The walls of open basins are often constructed in the dry pre cisely like dock walls as in the case of some of the basins at Glasgow. They differ only from dock walls in being exposed to variations in the pressure at the back resulting from the lowering of the water-level in front. This feature is, indeed, shared to some extent by the walls round closed docks where the difference in the high water levels of springs and neaps is considerable. The walls, however, round basins in tideless seas, such as Marseilles, occa sionally those inside harbours and docks, and especially quay walls along rivers, have to be constructed under water. If mass concrete walls are to be built in the dry some form of cofferdam is necessary when the site is covered by water and steel sheet piling is now commonly employed for the purpose of enclosing the area to be excavated.

Concrete Block Walls.

The simple expedient was adopted long ago of constructing the quay walls, lining the basins formed in the sea at Marseilles, by depositing tiers of large concrete blocks on a rubble foundation, one on top of the other, till they reached sea level, and then building a solid masonry wall out of water on the top. This practice has been widely followed, particu larly in Mediterranean ports (fig. 9) and the size of blocks em ployed has progressively increased. As far back as 1871, blocks weighing 36o tons were used in the construction of a quay wall in the port of Dublin (see Proc. Inst. C.E., 1876). Each block formed a complete section of the lower part of the wall and was lifted from the staging on which it was made and deposited under water by a floating derrick.

Recently quay walls have been built by Italian and French en gineers with concrete blocks weighing up to about 40o tons set one above the other on a foundation of rubble or on a prepared rock bed (fig. Io). Both cellular and "cyclopean" (solid) blocks have been employed for this purpose. (See also BREAKWATER.) Sloping blocks (see BREAKWATER) were used many years ago in the construction of a quay wall at Marmagoa, on the west coast of India, erected on a foundation layer of rubble, to provide against unequal settlement on the soft bottom. The system has often been employed since. Recent examples are the quay walls of Valparaiso and Kilindini (Mombassa) harbours.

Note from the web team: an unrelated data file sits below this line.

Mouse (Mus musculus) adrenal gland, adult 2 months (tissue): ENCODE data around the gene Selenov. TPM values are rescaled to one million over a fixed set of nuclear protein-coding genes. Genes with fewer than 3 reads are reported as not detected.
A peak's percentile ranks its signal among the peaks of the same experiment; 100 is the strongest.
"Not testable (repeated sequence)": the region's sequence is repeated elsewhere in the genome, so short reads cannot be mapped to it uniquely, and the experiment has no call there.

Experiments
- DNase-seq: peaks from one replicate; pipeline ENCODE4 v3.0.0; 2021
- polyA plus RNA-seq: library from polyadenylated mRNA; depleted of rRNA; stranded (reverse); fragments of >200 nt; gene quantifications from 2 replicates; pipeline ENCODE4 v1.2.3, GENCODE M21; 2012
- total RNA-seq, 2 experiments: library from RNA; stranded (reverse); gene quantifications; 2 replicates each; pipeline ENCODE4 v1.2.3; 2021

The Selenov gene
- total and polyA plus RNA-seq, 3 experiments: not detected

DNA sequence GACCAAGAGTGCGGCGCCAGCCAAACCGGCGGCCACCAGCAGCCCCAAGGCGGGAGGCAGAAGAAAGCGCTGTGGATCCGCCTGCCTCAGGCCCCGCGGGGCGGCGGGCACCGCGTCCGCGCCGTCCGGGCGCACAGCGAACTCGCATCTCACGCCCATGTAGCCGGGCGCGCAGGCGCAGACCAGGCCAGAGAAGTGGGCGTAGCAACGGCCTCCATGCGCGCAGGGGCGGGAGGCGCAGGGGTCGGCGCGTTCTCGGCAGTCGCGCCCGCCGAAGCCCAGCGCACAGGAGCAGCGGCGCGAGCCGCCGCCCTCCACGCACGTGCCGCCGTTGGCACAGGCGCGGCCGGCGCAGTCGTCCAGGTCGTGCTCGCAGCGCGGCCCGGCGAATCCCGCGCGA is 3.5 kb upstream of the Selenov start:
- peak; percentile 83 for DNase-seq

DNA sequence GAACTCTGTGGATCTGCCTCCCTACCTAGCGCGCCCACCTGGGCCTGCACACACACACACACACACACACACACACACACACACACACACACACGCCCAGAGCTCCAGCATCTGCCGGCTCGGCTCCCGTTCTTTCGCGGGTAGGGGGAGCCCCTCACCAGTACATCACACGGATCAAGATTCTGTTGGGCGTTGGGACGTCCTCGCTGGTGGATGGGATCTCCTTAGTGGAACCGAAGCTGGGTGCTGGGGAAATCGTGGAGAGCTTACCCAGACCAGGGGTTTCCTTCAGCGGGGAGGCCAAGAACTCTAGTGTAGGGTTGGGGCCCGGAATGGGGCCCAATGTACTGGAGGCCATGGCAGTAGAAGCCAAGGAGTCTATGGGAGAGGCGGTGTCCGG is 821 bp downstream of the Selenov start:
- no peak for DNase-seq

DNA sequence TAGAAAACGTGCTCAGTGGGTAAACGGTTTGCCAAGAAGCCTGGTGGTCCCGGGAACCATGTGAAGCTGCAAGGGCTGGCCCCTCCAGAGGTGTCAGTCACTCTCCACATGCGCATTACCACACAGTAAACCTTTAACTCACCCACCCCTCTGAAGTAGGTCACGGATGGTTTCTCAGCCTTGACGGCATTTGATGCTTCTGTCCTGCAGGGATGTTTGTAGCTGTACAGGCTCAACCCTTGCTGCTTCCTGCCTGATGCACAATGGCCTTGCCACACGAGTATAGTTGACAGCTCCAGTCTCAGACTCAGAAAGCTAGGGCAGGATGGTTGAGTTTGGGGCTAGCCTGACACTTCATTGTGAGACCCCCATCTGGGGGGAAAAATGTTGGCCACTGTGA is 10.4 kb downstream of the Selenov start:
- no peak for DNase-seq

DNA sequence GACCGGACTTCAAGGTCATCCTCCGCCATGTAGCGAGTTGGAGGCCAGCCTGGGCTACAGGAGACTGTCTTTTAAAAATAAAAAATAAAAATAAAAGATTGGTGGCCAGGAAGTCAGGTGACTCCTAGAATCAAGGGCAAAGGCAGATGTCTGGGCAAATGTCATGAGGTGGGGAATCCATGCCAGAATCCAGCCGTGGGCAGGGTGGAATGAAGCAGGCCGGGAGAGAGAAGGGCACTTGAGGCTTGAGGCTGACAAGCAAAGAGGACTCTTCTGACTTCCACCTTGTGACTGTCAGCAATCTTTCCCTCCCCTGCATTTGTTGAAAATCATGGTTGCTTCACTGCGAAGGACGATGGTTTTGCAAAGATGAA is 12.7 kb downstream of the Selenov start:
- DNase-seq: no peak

Reinforced Concrete

Caissons.—Since about 1905 reinforced concrete caissons with closed bottoms have been frequently used in the construction of quay walls (fig. I 1). The caissons are con structed on shore, in a dry dock or in some position from which they can be launched into the water or lifted by a goliath crane and put afloat. When floated they are towed to the required po sition and sunk on a prepared bed of rubble stone or concrete. The cells of the caissons are then filled, usually with concrete, but in some cases stone or sand filling is used in the rear cells. Notable examples are the more recent quay walls at Marseilles. In some cases caissons have been sunk on a prepared and levelled natural bottom, as at Heligoland and Dublin. Reinforced con crete caissons have also been used for quay wall construction at Rotterdam, where, in one case, the soft alluvial material on the site of the wall was dredged away down to a firm stratum of sand and the trench thus formed was filled with sand upon which, after it had been consolidated, the caissons, 138ft.x37ft. in plan, were founded. The depth of water in the berths in front of the wall is 33ft. at low water.

Well Monoliths.

It is sometimes necessary, even in positions where the whole of the dock walls are constructed in ground above water level or within an enclosing embankment or cofferdam, to have recourse to monolith sinking on account of the treacherous nature of the strata to be passed through. Monolith foundations are derived from the ancient Indian system of well sinking. They are built up generally on steel framed "curbs" provided with a cutting edge and gradually sunk by excavating inside, usually by grabbing. (See also CAISSON.) Cylindrical well foundations were used for the construction of quay walls in the Clyde about 187o. Originally built of brick, but in later work of concrete, single cylinders were first employed placed side by side. Subsequently monoliths with three wells planned like a trefoil (fig. 12) were introduced on the Clyde and afterwards at other ports. Still later, monoliths rectangular in plan came into general use and some of these have as many as six wells. The rectangular multiple well monolith possesses the advantage over other forms in that any tendency to tilt from the vertical position can usually be corrected by excavating in one or other of the wells.